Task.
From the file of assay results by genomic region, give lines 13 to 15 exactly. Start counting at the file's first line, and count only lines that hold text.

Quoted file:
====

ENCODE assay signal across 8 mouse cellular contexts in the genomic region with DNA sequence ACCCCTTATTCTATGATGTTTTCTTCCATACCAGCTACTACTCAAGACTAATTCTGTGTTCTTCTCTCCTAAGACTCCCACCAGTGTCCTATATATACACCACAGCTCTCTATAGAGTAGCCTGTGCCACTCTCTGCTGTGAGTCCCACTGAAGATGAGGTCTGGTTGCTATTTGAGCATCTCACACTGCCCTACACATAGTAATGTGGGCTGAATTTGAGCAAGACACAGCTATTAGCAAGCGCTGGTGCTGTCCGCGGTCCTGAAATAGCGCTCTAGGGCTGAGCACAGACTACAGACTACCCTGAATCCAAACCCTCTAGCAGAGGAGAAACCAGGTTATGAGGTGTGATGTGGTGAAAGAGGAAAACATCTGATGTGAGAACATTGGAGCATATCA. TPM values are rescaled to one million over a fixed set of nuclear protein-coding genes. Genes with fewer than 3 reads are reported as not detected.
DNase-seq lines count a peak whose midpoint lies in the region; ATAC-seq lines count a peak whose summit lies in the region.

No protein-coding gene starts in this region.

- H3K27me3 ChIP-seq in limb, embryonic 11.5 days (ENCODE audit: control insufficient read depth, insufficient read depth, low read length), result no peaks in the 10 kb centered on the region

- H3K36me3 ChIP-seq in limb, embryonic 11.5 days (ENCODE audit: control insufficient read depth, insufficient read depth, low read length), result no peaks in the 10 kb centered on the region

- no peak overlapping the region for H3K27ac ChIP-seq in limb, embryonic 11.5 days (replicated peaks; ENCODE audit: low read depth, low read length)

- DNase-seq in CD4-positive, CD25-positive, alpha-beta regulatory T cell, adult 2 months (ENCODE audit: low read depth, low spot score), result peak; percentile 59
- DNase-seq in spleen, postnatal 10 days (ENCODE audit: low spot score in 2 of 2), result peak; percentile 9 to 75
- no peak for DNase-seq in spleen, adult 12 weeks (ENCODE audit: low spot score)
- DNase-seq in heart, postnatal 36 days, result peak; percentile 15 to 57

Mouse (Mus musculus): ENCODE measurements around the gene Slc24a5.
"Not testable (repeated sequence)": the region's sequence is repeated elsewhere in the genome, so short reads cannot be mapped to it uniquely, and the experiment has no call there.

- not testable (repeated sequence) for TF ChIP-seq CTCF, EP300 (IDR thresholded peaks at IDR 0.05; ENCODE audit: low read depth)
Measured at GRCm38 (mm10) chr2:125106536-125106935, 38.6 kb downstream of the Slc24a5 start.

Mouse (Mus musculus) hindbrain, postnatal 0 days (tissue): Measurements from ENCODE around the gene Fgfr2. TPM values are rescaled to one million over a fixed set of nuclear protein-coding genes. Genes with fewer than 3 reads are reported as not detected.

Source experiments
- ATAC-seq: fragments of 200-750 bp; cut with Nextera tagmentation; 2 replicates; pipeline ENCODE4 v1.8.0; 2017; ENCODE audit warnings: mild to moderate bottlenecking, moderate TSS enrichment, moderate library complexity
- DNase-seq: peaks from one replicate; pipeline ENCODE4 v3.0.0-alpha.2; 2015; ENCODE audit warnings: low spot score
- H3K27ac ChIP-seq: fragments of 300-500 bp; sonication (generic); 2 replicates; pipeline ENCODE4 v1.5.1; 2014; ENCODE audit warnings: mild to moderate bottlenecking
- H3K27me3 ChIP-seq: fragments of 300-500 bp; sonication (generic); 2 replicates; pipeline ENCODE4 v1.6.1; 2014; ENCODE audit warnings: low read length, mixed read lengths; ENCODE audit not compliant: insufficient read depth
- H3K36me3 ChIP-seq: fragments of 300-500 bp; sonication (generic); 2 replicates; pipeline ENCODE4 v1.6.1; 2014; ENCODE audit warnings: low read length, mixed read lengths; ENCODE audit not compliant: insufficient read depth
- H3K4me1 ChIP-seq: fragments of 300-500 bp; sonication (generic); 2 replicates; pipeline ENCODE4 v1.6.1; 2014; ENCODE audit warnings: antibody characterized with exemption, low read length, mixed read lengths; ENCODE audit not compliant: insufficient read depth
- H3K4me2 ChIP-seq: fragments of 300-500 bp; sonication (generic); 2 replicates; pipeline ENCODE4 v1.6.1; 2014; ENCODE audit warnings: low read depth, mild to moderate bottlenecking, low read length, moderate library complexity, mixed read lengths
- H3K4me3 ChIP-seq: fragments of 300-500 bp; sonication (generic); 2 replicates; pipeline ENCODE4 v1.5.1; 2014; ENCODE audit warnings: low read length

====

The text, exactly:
- not testable (repeated sequence) for TF ChIP-seq CTCF, EP300 (IDR thresholded peaks at IDR 0.05; ENCODE audit: low read depth)
Measured at GRCm38 (mm10) chr2:125106536-125106935, 38.6 kb downstream of the Slc24a5 start.

Mouse (Mus musculus) hindbrain, postnatal 0 days (tissue): Measurements from ENCODE around the gene Fgfr2. TPM values are rescaled to one million over a fixed set of nuclear protein-coding genes. Genes with fewer than 3 reads are reported as not detected.